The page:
Temas Reading List: Environmental Law
González Márquez, Dr. José Juan. La responsabilidad por el daño ambiental en América Latina. UN Environment Programme (UNEP/PNUMA) series Derecho Ambiental, No. 12. Spanish. 2003. 120pp.
This book examines current systems in LAC nations – administrative, civil and penal – for applying responsibility for environmental harm, and the case for establishing a special environmental responsibility regime. It also examines (1) the process problems presented by trying to apply a regular civil regime to responsibility for environmental harm; (2) the question of reparations for environmental harm; (3) possible solutions to handling reparations – environmental insurance, special taxes, or reparation funds.
López Ramos, Magistrado Neófito. Resúmenes de Sentencias Judiciales en Materia Ambiental. UNEP series Derecho Ambiental, No. 11. Spanish. 2003. 156pp.
This book summarizes key environmental court decisions in Argentina, Brazil, Colombia and Mexico. It also includes discussions of (1) the Johannesburg Summit (“Rio+10”) Principles on Sustainable Development the Function of the Law; (2) obstacles to the use of the Mexican Constitution in enforcing environmental law.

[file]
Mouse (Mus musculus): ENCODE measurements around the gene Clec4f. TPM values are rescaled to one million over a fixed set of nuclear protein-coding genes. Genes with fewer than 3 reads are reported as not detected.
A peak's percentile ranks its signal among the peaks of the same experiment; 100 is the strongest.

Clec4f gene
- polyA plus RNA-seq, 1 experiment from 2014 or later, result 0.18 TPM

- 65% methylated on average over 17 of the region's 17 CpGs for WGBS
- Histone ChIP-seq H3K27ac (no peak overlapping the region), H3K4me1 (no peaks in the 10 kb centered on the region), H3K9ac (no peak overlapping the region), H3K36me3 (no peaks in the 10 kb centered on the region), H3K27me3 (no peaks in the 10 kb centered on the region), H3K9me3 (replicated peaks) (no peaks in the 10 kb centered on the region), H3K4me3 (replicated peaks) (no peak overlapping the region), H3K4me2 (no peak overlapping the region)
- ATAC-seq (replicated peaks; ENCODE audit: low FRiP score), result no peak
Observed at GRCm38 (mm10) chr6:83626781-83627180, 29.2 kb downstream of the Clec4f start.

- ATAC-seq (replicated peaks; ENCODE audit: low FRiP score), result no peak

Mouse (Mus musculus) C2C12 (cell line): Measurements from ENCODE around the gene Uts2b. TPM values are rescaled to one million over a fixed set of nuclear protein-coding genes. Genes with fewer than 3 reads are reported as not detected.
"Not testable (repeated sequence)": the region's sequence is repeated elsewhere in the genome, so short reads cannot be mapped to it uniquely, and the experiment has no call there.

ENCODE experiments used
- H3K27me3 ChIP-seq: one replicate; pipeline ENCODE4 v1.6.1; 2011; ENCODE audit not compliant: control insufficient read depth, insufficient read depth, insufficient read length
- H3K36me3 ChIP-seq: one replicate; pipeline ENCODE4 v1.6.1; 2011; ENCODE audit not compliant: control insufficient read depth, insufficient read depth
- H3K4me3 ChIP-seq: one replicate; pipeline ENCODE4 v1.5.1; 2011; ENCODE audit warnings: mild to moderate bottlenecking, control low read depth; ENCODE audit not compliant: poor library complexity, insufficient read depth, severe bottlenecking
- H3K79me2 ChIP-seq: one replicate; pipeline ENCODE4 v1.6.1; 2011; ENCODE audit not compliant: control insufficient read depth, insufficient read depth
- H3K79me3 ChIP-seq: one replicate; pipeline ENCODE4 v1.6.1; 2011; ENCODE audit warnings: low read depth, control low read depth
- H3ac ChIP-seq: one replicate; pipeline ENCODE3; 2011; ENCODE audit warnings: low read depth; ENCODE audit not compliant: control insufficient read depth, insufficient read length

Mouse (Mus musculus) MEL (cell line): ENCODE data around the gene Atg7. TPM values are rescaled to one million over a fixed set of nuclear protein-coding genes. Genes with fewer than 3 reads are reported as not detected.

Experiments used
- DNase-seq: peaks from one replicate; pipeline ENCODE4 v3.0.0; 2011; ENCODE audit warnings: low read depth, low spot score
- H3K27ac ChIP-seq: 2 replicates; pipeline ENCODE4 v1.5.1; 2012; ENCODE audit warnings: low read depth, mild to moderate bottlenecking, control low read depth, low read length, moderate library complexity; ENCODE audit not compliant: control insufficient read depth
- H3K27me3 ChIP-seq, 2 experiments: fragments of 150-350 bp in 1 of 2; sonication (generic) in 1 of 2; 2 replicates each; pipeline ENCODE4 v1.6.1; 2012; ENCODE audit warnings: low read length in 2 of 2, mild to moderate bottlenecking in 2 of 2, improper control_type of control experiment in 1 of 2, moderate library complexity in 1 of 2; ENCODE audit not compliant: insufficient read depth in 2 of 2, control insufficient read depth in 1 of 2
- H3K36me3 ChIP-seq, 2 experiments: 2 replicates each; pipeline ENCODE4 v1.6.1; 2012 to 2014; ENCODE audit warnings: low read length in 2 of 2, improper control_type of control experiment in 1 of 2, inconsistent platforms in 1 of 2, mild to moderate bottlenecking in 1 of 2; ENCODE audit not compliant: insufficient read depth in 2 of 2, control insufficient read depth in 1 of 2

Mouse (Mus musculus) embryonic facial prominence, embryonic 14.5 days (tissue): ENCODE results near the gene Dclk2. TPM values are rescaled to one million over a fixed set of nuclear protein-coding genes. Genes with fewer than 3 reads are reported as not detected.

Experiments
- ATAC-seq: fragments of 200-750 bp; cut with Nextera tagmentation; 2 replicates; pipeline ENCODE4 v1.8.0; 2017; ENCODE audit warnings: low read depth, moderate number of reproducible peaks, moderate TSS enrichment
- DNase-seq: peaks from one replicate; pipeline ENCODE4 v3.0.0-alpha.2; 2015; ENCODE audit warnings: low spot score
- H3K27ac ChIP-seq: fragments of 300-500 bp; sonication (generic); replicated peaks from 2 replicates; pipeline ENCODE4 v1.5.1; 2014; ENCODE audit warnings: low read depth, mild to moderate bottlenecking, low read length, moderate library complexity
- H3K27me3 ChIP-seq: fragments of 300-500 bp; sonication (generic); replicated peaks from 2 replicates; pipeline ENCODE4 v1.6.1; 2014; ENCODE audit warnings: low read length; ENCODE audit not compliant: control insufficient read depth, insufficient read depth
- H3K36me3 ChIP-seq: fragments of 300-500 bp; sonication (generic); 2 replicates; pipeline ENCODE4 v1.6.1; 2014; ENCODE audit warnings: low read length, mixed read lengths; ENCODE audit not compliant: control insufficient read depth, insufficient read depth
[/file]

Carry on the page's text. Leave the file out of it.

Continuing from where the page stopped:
UNEP & World Conservation Union (IUCN/UICN). De Rio a Johannesburgo: Perspectivas del Derecho Ambiental en Latinoamérica. Spanish. 2002. 316pp.
This book is a series of essays divided into two parts. The first examines changes in national environment laws in six LAC nations: Argentina, Colombia, Mexico, Peru, Uruguay and Venezuela. The second section tackles major themes: biosafety; intellectual property and access to genetic resources; the management of exotic species; trade and the environment; climate change; Law of the Sea; integrated management of water resources.
Martínez, Isabel. El Acceso a la Justicia Ambiental en Argentina, Brasil, Chile, Colombia, México y Venezuela Durante la Década de 1990. UNEP series Derecho Ambiental, No. 10. Spanish. 2000. 79pp.
This book has two basic parts: the first is a comparative analysis of the mechanisms for access to environmental justice in the six nations covered (Argentina, Brazil, Chile, Colombia, Mexico, Venezuela); the second is a brief summary of important environmental judicial decisions in the six. The book concludes with a very brief list of recommendations for improving access to environmental justice in Latin America.
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